My Scarlet Past

August 11, 2010
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I have my very own scarlet letter. A mark that, similarly to Hester Prynne’s, serves as a constant and relentless reminder of the most trying period of my life thus far. Yet unlike that of our famed female heroine, my emblem and souvenir of the past is, most literally, a part of my body.
The scar that stretches over several inches of my lower right abdomen is both prominent and grabbing of even the most cursory glance. I remember with acute, bitter nostalgia the first time saw my current scar in all its glory. Waking up and pulling my hospital gown back ever so slightly, I laid eyes on my new and improved line of stitches, even bigger than it had been after my initial surgery only ten days prior. At the time, I assume I was too preoccupied with thoughts of ending this intestinal nightmare, or with going home, or with having my first bite of food in a week, or perhaps with the tubes going in and out of my arms, chest, throat and nose to worry about the permanent aesthetic effects of this whole battle. Those worries would come later.
And later did they come. I spent my summer months tee-shirt clad only in order to hide the purplish streak and misshapen section of my stomach from curious eyes. If anyone did happen to catch a glimpse, there were various reactions that triggered various emotions and responses on my behalf. If anyone’s burning desire to know the story ever did outweigh the awkward hesitation to ask what happened, I would normally brush it off without detail in a minimal response involving the words, “stomach problems.” Even more often, my dry sarcasm would come spurting out in some reply of how I was brutally attacked by a shark. On occasion I would receive a look of pure awe and trepidation, but more frequently this answer would work to my advantage by skirting the conversation and hiding the deeply rooted insecurity of having my scar out in the open.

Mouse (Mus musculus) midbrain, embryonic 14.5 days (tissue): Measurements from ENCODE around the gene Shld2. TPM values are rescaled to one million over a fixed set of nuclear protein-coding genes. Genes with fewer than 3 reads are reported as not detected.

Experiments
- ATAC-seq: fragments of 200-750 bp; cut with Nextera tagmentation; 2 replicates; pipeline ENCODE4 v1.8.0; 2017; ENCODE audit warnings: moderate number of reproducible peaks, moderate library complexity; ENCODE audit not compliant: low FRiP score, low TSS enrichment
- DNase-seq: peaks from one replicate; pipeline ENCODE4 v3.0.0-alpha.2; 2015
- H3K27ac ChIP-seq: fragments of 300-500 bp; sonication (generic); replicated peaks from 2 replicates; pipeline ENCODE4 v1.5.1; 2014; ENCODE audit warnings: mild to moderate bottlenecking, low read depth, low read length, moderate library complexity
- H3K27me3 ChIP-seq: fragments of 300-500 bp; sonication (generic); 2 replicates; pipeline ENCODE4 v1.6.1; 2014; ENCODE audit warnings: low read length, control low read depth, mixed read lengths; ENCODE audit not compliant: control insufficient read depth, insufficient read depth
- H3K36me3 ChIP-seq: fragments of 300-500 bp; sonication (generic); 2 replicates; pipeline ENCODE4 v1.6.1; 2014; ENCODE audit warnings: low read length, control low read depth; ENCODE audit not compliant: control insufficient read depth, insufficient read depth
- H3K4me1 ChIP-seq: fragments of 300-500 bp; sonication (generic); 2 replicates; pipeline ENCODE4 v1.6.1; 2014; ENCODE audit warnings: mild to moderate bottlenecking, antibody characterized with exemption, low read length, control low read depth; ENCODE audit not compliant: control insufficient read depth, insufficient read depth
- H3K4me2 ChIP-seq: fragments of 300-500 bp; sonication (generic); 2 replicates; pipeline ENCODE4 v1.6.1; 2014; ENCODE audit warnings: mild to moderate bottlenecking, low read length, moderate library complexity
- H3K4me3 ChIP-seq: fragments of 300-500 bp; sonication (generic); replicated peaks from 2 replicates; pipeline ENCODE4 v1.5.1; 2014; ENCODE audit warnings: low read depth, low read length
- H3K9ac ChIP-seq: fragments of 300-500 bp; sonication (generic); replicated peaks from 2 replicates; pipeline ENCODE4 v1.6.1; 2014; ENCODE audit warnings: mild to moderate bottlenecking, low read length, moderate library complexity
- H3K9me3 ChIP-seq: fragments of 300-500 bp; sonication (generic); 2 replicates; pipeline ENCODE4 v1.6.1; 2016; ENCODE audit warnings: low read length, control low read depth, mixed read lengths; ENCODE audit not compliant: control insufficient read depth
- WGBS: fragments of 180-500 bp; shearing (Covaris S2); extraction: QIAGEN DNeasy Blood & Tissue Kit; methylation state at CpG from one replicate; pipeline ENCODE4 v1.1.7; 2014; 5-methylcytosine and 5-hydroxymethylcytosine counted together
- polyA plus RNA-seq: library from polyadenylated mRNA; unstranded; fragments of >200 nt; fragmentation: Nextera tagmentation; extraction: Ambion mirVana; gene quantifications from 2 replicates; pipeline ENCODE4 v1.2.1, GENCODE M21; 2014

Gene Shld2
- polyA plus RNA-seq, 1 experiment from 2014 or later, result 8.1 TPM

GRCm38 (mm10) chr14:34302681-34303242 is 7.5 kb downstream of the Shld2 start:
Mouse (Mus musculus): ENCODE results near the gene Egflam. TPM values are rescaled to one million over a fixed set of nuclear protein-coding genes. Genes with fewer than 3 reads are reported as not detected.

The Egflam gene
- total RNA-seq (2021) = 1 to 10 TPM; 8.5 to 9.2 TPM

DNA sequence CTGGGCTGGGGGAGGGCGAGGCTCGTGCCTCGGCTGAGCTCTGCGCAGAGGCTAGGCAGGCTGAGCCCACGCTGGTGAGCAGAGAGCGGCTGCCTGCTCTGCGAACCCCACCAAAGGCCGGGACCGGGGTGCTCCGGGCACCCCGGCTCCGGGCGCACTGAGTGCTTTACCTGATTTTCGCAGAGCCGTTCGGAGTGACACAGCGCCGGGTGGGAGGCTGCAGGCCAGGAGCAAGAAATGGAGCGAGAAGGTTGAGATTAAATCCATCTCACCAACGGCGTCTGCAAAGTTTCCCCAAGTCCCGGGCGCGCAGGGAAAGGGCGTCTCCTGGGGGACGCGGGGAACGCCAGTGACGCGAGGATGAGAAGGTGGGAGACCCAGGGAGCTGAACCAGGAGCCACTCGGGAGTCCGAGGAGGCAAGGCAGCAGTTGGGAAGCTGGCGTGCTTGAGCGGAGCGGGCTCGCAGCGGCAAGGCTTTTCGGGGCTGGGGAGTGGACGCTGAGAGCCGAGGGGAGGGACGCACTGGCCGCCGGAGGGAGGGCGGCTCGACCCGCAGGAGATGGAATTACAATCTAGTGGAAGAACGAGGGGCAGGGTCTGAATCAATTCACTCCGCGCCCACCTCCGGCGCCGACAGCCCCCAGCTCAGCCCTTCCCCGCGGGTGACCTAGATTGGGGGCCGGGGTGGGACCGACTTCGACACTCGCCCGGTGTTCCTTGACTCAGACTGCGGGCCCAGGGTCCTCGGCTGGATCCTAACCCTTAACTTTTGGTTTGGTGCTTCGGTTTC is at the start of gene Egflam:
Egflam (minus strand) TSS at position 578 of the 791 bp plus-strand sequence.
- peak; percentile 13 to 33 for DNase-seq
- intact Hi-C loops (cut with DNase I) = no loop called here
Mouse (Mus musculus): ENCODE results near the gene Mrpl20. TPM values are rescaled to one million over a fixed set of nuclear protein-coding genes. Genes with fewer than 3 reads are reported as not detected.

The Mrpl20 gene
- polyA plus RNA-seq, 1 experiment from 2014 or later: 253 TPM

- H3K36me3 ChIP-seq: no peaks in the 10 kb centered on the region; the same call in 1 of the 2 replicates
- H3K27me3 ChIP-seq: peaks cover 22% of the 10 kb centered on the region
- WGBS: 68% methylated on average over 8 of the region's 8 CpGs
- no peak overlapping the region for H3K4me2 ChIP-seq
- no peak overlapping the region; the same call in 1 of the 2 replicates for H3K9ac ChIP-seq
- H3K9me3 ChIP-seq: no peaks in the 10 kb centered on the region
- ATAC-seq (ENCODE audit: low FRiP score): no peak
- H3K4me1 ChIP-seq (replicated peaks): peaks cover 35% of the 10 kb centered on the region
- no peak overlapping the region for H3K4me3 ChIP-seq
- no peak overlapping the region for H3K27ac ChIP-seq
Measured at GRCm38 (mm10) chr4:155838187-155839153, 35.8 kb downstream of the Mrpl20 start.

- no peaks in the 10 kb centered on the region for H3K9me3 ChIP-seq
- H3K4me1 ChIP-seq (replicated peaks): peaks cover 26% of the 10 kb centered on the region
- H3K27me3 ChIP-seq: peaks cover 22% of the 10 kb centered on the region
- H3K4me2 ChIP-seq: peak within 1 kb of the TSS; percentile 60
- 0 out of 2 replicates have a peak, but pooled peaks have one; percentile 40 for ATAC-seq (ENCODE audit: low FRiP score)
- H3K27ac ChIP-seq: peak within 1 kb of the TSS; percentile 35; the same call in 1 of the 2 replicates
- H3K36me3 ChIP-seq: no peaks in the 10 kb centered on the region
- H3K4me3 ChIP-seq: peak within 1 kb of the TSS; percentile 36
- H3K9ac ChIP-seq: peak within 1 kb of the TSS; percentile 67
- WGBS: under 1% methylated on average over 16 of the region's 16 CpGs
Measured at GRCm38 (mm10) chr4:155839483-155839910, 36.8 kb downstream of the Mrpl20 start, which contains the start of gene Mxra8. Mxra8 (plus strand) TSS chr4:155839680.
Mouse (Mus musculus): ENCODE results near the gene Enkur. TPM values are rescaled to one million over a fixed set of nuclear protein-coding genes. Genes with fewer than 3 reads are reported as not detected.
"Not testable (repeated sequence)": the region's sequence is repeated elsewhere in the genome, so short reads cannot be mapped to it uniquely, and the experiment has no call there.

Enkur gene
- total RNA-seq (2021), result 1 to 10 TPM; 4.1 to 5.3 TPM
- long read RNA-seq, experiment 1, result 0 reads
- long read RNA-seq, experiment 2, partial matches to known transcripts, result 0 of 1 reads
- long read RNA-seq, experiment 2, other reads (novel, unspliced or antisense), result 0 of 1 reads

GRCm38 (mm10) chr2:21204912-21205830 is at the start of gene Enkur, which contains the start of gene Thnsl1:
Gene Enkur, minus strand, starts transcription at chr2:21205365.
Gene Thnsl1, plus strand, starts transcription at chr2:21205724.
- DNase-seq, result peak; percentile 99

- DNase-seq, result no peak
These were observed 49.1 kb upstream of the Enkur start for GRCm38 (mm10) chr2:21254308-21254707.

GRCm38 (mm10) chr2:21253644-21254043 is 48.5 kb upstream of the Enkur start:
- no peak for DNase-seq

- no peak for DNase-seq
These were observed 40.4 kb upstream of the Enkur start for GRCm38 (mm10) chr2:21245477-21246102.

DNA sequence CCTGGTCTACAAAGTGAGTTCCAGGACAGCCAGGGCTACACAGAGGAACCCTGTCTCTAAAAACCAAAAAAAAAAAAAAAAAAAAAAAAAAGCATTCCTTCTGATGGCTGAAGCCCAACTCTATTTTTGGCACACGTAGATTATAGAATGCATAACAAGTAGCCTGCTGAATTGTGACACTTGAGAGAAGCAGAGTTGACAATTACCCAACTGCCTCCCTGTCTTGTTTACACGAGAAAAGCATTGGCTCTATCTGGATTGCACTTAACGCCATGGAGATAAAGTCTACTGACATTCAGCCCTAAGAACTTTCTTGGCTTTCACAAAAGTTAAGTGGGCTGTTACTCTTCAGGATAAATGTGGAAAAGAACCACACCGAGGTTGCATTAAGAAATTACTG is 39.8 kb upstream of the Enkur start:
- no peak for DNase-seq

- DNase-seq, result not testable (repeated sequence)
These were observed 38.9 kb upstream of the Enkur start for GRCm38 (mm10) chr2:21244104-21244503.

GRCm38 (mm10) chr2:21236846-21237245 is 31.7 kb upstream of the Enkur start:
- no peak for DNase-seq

In the early stages of the Liberty & Scar show, if someone or something were to accidentally touch, or even come close to making physical contact with the area surrounding my scar, I used to jump away as if that could cause me severe bodily harm or pain. I possessed a strange, protective mentality that my scar was eternally sensitive and vulnerable. When looking back on these times with my 20/20 hindsight vision, it became blatantly obvious that this attitude toward my scar was merely a shield for the emotions I had about the situation at large, and the scar simply an allegory for the mental trauma I needed to erase to find the opportunities for growth that being sick had so intensely created. I had built up a wall of hatred toward my scar itself, which was only a smokescreen to hide behind so I never had to deal with the lingering bitterness, fear, and uncertainty instilled in me by the actual reason for my scar’s existence. I had my entire life, my routines and my seemingly guaranteed tomorrow thrown down the drain faster than I knew possible. Once I was able to accept the lessons offered by that circumstance, the antipathy for my scar slowly evaporated, leaving only my newfound strength and reassurance in the fact that I can look adversity in the eye and slam that shiny hospital door right in its face.
Towards the end of her story, Hester Prynne indignantly removes her scarlet “A” and leaves it destitute on the ground, along with it any notion that she will be defined by her past. Well, in contrast to that infamous scarlet letter, my scar no longer seems like an alien marking needing to be erased. I used to be so focused on forgetting that little bumpy line, on refusing to let it define me, but why not let it? After all, my scar is the clearest and closest reminder of who I am today. It is directly responsible for my transformation into someone who knows the fragility of the things most precious to her, but most of all, who no longer underestimates her own will nor capability to succeed under any precarious circumstance. As for those people on the beach who may still stare in bewilderment, let them stare. I let them stare because what they see is victory.

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